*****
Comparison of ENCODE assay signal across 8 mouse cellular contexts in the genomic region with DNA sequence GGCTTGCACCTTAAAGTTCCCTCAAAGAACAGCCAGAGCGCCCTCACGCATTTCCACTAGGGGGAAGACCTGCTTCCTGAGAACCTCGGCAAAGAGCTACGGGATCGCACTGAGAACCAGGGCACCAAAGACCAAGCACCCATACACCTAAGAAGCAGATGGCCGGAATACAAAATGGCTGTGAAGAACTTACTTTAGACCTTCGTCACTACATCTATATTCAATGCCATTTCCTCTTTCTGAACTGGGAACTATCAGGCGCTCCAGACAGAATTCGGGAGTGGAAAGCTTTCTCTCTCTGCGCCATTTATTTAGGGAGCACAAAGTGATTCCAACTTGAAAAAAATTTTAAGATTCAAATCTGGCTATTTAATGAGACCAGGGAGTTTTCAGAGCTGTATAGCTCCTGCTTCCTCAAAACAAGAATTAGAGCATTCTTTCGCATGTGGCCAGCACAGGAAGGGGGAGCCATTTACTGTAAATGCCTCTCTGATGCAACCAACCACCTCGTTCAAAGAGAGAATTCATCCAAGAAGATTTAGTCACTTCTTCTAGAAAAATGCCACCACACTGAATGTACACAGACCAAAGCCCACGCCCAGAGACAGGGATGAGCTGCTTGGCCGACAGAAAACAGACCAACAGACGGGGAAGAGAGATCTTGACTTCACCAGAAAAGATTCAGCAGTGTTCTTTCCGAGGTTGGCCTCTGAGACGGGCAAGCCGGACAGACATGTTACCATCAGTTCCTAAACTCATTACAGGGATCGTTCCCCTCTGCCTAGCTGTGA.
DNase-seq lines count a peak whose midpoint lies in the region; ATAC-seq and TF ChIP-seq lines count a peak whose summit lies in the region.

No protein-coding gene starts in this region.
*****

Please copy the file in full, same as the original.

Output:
Comparison of ENCODE assay signal across 8 mouse cellular contexts in the genomic region with DNA sequence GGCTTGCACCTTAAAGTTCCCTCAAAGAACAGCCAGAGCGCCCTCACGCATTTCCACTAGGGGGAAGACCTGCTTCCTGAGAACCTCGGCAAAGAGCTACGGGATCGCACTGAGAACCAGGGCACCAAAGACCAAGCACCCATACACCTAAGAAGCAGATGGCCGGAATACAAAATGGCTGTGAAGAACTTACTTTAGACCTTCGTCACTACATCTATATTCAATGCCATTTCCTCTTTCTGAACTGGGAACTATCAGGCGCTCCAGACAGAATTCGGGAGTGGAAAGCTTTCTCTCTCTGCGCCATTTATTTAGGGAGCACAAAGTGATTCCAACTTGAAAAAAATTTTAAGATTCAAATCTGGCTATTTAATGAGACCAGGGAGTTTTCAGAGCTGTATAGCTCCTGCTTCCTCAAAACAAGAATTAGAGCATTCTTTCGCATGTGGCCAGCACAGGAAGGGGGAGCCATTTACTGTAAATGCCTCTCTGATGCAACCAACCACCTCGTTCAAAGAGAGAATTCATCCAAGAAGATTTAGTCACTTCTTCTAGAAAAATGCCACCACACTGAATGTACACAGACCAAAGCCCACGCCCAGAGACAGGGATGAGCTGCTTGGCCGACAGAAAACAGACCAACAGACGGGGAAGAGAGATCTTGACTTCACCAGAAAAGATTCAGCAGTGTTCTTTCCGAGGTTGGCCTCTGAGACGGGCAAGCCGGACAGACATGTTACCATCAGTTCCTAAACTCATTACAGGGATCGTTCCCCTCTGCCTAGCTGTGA.
DNase-seq lines count a peak whose midpoint lies in the region; ATAC-seq and TF ChIP-seq lines count a peak whose summit lies in the region.

No protein-coding gene starts in this region.